After a relatively suspenseful and revealing episode two, the Star Trek: Picard writers opted for more of a slow-burn episode three, titled “The End is the Beginning.”
The episode begins with a flashback to the synthetic* uprising and destruction of Mars’ atmosphere (something I suspect will be a common theme among the opening scenes this season) and Jean-Luc Picard’s resignation from Starfleet and ends with him returning to his rightful home — space.
*Author’s note: Can we please just call them Androids?
Yeah, there was some stuff in between. Let’s get down to it.
1. Hugh lives on
We knew Jonathan Del Arco would reprise his role as Hugh, the former-Borg-turned-individual, this season. But, man, it was more satisfying than previously imagined.
As the first Borg to “individualize” in the Star Trek: The Next Generation episode “I, Borg,” Hugh is leading the effort to disassimilate members of the former collective of the Cube now occupied by Romulan refugees. But it wasn’t just seeing Hugh again. The way Del Arco is seamlessly able to emulate his character’s verbal cadence after nearly 30 years (in real-world time) while adding just the right amount of humanity is incredible.
The kicker? Hearing Hugh ask, “Why?” just one more time.
Somewhere, LeVar Burton just shuddered.
2. Which sister is she?
Speaking of Hugh, he’s the one who agrees to let Soji interview a recently reclaimed Romulan-turned-Borg-turned-Romulan by the name of Ramdha.
At this point, Soji starts to realize things might be a bit off where it comes to who — or what — she really is. She suddenly remembers things she has no business knowing. Like, for example, that Ramdha was on the last ship assimilated by the Borg Cube the Romulans currently inhabit.
Ramdha, an expert in Romunlan mythology, is set off by this revelation. She lays down something of a tarot card depicting two women who appear to be twins, asking Soji which sister she is. At the same time, back on Earth, a Romulan special forces agent reveals to Picard — under interrogation after invading the vineyard with his team — what the Romulans believe Soji to be.
3. Picard has … a nickname?
Imagine being close enough to Admiral Jean-Luc Picard to call him “J.L.”
J.L. is something you call your nephew when you’re trying to be the cool uncle.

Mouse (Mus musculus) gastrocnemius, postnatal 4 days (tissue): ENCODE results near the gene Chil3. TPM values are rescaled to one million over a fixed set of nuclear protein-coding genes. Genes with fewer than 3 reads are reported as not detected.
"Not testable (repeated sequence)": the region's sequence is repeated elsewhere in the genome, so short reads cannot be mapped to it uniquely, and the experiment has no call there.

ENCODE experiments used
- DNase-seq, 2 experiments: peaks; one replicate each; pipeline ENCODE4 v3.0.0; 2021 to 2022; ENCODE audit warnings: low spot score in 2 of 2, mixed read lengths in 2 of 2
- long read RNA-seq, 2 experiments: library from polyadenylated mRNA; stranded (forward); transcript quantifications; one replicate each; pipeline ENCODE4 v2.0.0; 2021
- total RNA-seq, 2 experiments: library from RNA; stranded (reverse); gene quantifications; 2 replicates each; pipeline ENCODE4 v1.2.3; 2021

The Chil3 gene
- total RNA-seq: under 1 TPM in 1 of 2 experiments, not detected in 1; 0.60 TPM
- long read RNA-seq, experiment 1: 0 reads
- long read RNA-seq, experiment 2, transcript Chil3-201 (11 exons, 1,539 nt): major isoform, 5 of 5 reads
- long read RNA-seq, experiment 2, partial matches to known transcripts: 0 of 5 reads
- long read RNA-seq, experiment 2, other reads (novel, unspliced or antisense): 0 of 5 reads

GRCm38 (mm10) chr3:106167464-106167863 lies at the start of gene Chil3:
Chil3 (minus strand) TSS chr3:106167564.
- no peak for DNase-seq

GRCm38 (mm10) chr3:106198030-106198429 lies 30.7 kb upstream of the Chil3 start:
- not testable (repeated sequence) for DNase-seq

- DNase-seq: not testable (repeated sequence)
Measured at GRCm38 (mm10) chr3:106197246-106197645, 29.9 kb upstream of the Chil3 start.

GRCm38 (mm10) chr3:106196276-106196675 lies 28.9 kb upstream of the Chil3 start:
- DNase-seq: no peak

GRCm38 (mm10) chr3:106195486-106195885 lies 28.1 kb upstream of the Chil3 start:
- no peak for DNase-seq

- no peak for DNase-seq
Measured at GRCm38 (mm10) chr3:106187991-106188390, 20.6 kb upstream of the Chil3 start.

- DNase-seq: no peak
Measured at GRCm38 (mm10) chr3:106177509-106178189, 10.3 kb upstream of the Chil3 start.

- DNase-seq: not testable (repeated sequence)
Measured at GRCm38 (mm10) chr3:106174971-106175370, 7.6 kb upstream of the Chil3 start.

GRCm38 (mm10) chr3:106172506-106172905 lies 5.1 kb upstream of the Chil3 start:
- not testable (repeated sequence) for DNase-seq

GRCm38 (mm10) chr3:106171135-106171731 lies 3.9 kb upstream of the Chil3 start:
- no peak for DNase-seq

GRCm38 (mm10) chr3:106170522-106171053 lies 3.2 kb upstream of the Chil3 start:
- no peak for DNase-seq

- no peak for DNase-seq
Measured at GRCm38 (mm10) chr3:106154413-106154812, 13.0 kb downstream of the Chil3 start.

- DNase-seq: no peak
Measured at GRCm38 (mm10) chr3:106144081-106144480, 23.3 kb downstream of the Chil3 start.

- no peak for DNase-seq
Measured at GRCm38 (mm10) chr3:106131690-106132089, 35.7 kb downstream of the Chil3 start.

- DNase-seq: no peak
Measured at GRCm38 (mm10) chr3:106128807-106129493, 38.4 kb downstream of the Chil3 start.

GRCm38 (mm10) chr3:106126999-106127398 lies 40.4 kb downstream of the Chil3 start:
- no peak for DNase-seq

Regardless, Raffi Musiker, who we last saw pointing a phaser at Picard until hearing of Romulan operatives and good wine, certainly feels comfortable enough to call the former captain and admiral by his new nickname. A little too often in their first conversation, to be honest.
A side note: is this the first character close to Picard that has been, ultimately, negatively affected in the long-run by his actions? I mean, yeah, it’s kind of silly for her to be upset with him after agreeing to such a controversial plot, for which she was fired from Starfleet. But I can’t think of another character — outside of Data — that didn’t go on to lead a happy life after their time with Picard.
4. Discovery shout-out
Remember what Dr. Jurati is listening to on a park bench in the San Francisco Bay Area? That’s right. It was the Kasselian Opera from the first episode of the second season of Star Trek: Discovery.
Don’t worry if you didn’t catch that. Not even a lot of hardcore Trekkies would.
However, it does kind of confirm that Picard and Discovery will have some crossover as both shows progress — which is neat, despite the different time periods. Even better: what does that mean for the rumored Anson Mount-led spinoff featuring Captain Pike?
That scene, however, leads me to what might be one of the major twists of the first season of Picard…
5. Theory: Commodore Oh is from the Mirror Universe
Since when do Vulcans wear sunglasses?
When Commodore Oh — the head of Starfleet security and, apparently, in cahoots with the Romulans — shows up behind Jurati on that park bench and requests to “talk” to her about her recent interactions with Picard, she’s wearing shades that just scream “I’M A SHADY CHARACTER!”
For all the attention the Picard writers have paid to Star Trek series past, there’s no way this is just a wardrobe oversight.
Two possibilities exist. A) She’s a Romulan posing as a Vulcan working for Starfleet. After all, Picard goes out of his way to mention her race to Jurati. She’s working with Romulans, so it’s not entirely out of the question.
Or there’s my favorite explanation: 2) Commodore Oh is from the Mirror Universe. You know, the Mirror Universe we saw in Discovery and TOS and TNG. The Mirror Universe where people have photosensitivity. The Mirror Universe that just gave us Captain Lorca two years ago. That Mirror Universe. With all the evil people.
Whichever explanation is true, the sunglasses don’t make sense because Vulcans have two sets of eyelids. According to Star Trek canon, Vulcans evolved another set of eyelids to counteract the harsh sunlight on Vulcan. That was a pretty big plot point in the TOS episode “Operation — Annihilate!” Spock was able to recover his sight after being blinded by a massive dose of light because of his inner eyelids.
Until proven otherwise, I will continue to perpetuate the MU explanation like a 9/11 conspiracy theorist.
An extra thing: ENGAGE
That line was complete fan-service and I could not be happier. Jean-Luc Picard is back.
Episode grade: B+
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